How I record and edit the Essential Apple Podcast

Audio Hijack Pro Podcast Editing

Several listeners have asked me about how we record and edit The Essential Apple Podcast. I decided to give a bit of an overview of how I go about the process. Part of this article is based on a piece I posted on Medium in reply to another article on how to record a podcast.

There are dozens of different recording and editing applications available from the very basic to the extremely complex, (like Adobe Audition or AVID Pro Tools, for example) and there is no “right way” to do any of this. As is so often the case, you can choose from many paths and all of them have their own challenges – but in the the end they all take you to the same destination.

I use a Macintosh and all of my links are for the Mac or iOS platform. Some of the programs are cross platform, others are not. However I am sure a similar quantity of applications is available for both Windows, Linux or Android users.

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Loopback 1.1.2 Released. Full MacOS 10.12 Support and More

Loopback is an audio routing app which has been both a blessing and curse for me in my podcasting world. Think of loop back as a virtual mixer where audio sources can be passed into and out of into applications. With it’s latest release Loopback has become even more awesome.

Loopback 1.1.2 includes an important bug fixes for users with nested Loopback devices, as well as other small improvements.

Loopback 1.1 brought a slew of new features and improvements.

New and Updated in Loopback 1.1:

Major Enhancement: Loopback now supports nested devices, allowing one Loopback virtual audio device to be embedded inside another Loopback device. Now you can create even more powerful (and complex) setups.

Major Enhancement: Loopback’s backend, powered by Instant On, has been updated with full support for MacOS 10.12 (Sierra).

Major Enhancement: We’ve made a ton of small but useful interface improvements, including tooltips for overly long device summary information, visual warnings for missing devices, a Type column in the Audio Sources table, improved window resizing and full-screen support, a popover in the Home view, and changing the “Select Application…” modal dialog into a sheet.

  • Critical Bug Fix: Loopback can once again capture audio from FaceTime.
  • Critical Bug Fix: A rare issue where monitoring could fail to turn on, or fail to turn off, has been corrected.
  • Enhancement: You can now duplicate a virtual device, via the Edit menu. Undo is also now supported for virtual device creation and deletion.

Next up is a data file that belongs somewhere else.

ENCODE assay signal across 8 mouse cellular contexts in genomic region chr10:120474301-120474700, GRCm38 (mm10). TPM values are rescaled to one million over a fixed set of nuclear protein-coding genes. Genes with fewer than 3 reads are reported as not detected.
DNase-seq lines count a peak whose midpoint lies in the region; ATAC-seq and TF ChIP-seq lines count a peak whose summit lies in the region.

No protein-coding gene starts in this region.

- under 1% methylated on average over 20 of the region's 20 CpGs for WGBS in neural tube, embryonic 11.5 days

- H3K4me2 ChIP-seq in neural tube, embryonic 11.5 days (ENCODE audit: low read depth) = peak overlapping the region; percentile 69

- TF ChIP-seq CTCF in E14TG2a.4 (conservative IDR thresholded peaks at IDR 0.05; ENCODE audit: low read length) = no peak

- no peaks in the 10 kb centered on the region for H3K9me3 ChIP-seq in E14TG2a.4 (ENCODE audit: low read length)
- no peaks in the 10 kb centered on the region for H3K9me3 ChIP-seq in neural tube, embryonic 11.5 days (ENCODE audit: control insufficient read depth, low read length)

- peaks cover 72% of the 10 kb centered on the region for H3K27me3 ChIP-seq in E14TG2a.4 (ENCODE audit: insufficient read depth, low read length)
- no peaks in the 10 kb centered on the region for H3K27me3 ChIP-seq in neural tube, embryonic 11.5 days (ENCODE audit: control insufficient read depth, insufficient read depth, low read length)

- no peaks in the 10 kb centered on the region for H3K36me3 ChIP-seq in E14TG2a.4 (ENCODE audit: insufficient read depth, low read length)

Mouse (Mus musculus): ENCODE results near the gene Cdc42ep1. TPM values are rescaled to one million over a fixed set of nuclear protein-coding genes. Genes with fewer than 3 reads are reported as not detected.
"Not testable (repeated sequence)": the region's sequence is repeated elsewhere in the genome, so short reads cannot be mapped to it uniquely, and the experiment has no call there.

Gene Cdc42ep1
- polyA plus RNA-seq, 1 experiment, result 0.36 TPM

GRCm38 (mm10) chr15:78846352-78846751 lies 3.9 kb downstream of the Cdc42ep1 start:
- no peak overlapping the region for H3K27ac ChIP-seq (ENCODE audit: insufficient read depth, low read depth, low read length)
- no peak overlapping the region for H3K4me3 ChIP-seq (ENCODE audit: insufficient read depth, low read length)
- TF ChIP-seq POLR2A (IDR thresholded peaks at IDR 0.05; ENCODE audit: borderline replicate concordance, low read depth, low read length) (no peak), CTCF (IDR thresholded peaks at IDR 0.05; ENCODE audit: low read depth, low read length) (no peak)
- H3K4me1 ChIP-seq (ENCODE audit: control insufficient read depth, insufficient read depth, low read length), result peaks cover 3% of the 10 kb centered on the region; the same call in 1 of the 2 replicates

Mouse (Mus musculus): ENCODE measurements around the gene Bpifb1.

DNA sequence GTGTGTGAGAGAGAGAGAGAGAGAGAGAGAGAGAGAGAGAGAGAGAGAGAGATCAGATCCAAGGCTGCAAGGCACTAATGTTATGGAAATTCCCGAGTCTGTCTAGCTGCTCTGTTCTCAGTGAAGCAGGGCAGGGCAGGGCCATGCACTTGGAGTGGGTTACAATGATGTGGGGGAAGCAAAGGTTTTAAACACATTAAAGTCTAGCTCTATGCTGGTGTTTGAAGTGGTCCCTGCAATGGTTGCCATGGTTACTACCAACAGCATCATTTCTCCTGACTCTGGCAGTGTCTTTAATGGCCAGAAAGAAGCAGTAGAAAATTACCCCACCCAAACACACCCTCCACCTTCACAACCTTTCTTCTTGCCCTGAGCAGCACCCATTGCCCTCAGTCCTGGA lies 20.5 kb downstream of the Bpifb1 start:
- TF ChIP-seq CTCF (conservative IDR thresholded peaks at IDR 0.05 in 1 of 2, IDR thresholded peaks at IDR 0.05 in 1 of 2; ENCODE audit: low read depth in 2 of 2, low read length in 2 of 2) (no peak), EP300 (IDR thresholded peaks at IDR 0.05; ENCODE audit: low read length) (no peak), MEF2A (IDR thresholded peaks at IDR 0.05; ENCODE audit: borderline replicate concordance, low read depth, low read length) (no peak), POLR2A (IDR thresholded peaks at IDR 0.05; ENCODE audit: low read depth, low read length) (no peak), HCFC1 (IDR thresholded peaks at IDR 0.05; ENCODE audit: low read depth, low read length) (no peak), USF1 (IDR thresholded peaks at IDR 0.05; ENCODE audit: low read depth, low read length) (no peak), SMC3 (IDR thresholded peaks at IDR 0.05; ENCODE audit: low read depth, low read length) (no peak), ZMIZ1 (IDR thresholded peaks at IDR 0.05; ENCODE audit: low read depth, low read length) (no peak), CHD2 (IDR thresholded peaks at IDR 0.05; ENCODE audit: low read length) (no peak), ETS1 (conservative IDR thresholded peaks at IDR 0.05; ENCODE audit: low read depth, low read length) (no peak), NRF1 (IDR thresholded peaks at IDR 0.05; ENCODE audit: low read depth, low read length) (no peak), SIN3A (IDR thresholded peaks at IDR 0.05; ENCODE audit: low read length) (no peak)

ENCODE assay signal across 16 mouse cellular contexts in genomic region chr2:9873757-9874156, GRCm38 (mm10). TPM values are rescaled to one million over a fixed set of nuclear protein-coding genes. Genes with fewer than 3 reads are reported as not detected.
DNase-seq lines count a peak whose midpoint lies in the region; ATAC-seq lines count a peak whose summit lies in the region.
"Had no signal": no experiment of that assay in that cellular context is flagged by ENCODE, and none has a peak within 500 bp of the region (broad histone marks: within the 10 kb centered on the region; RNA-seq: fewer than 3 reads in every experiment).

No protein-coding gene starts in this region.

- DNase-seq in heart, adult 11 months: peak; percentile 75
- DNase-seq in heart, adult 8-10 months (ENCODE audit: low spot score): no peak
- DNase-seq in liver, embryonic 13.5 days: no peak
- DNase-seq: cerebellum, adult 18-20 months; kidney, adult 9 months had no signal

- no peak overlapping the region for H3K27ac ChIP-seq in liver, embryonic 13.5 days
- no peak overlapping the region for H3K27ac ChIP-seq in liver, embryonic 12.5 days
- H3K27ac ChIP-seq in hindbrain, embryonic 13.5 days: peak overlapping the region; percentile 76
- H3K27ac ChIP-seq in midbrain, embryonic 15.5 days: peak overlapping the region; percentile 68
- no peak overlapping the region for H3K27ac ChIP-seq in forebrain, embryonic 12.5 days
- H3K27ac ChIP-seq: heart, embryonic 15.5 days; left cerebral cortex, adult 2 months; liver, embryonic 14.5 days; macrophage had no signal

• Enhancement: Loopback devices will now show a custom icon, based on their settings, in other apps like Audio MIDI Setup.
  • Enhancement: Applications can now be dragged directly to the Audio Sources table to add them to a virtual device.
  • Enhancement: If a monitoring device is missing, Loopback will now warn you via Notification Center, as well as in the app’s main interface.
  • Enhancement: Loopback now also uses Notification Center to alert you to software updates when the main application isn’t open.
  • Enhancement: Virtual devices now support the 176.4 kHz sample rate.

Other: There are many additional fixes and improvements.

Podcast Editing Gets Easier on iOS with Ferrite’s Tighten Feature.

Editing a podcast on iOS has just gotten a whole lot easier thanks to a new feature in Ferrite Recording Studio. From the development team Wooji Juice, Ferrite is a nicely featured but not over burdened recording and editing studio aimed at pod casters.

Ferrite comes with a built in feature called “strip silence”. This is immensely handy for those times when recording when a long pause is introduced, maybe by someone gathering their thoughts, a technical issue or something else, where you can automatically detect the silence and strip it out. This is something I do regularly when editing the Essential Apple show albeit within Audacity.

Audacity had a one up over Ferrite with it’s truncate silence feature which took this process one step forward by not only stripping out the silence but deleting the gaps between where you had removed the silence.

  <img src="http://static1.squarespace.com/static/57388caab09f95c3fbe348ae/5738974dc2ea512278cd96c8/5771518246c3c42655098710/1467044227273/image.jpg" alt=""/>

Some will say this style of automation can break the flow of conversation as it leaves no breathing room, removing a natrual feel to the audio. I can’t disagree especially if you go a little too heavy with truncating silence.  Thankfully my co hosts and I tend to be rapid talkers and very little empty air to this works for us. Granted this is also perhaps negated by Overcast and the Smart Speed feature as well.

  <img src="http://static1.squarespace.com/static/57388caab09f95c3fbe348ae/5738974dc2ea512278cd96c8/577154b7e6f2e15538db2d17/1467045048135/image.jpg" alt=""/>

With the new “tighten” feature  after you have stripped silence or done your own editing you can now close the gaps between edits easily with 2 dials. Specify the silence duration and the amount you want to close the gaps by and it shows the changes in real time to your audio at the top of the screen.

The end result is that an app which had an annoying omission, at least for my workflow, is being used more even if only for the shorter segments of the show.

Ferrite Recording Studio is a free download from the App store for iOS but you really want to grab the iPad version as Ferrite makes great use of the extra screen real estate.